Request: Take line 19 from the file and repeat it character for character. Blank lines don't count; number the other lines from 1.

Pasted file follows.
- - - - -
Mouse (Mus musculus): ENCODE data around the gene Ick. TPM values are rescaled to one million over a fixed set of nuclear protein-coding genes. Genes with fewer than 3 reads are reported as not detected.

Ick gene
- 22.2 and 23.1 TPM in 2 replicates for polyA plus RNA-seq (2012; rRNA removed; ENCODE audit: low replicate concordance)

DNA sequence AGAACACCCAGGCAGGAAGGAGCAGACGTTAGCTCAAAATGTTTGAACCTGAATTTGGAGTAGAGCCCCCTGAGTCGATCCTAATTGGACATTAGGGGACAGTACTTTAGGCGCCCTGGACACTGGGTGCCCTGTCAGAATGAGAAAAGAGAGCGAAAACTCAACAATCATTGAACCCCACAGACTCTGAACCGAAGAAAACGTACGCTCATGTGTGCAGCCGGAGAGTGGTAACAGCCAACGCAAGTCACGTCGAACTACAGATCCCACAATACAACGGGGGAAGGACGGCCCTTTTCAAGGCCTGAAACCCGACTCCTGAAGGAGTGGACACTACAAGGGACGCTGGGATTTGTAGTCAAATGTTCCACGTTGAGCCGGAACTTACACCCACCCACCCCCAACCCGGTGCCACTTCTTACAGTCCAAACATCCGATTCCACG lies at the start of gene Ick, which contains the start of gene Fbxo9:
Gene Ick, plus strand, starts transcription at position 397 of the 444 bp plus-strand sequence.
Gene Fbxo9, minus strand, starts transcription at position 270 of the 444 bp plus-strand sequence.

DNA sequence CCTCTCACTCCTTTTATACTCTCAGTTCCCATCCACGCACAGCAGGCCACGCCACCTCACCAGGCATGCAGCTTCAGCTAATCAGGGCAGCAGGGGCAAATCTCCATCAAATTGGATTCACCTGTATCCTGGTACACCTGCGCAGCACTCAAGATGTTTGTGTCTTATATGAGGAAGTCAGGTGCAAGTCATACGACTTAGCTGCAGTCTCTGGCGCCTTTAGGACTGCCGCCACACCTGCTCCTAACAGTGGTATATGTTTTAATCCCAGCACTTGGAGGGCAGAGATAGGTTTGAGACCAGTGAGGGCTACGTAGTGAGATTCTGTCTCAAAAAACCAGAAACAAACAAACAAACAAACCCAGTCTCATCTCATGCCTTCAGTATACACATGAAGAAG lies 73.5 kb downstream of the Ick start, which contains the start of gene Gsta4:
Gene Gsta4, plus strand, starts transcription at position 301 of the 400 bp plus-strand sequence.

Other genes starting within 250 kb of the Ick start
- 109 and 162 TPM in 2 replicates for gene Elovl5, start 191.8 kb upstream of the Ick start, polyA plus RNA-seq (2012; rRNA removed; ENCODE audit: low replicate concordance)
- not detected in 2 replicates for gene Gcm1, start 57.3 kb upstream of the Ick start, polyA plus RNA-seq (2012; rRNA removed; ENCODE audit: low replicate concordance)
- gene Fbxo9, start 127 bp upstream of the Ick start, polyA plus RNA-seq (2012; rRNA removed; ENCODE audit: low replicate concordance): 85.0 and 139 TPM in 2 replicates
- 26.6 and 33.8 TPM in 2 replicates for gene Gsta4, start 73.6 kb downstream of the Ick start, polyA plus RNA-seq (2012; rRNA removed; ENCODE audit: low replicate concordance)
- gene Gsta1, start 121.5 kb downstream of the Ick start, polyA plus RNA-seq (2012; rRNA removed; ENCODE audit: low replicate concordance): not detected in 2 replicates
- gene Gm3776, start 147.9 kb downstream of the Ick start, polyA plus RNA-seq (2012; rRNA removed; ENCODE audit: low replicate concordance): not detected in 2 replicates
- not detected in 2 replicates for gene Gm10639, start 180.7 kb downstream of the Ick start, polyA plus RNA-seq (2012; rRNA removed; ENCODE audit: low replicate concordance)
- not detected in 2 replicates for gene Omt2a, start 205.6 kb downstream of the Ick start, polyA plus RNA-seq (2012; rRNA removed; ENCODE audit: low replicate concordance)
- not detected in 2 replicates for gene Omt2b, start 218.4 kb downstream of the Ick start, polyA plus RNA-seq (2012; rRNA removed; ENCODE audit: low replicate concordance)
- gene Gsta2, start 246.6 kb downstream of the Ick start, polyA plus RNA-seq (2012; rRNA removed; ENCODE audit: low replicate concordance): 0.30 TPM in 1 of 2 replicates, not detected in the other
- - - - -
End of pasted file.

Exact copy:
- gene Gsta2, start 246.6 kb downstream of the Ick start, polyA plus RNA-seq (2012; rRNA removed; ENCODE audit: low replicate concordance): 0.30 TPM in 1 of 2 replicates, not detected in the other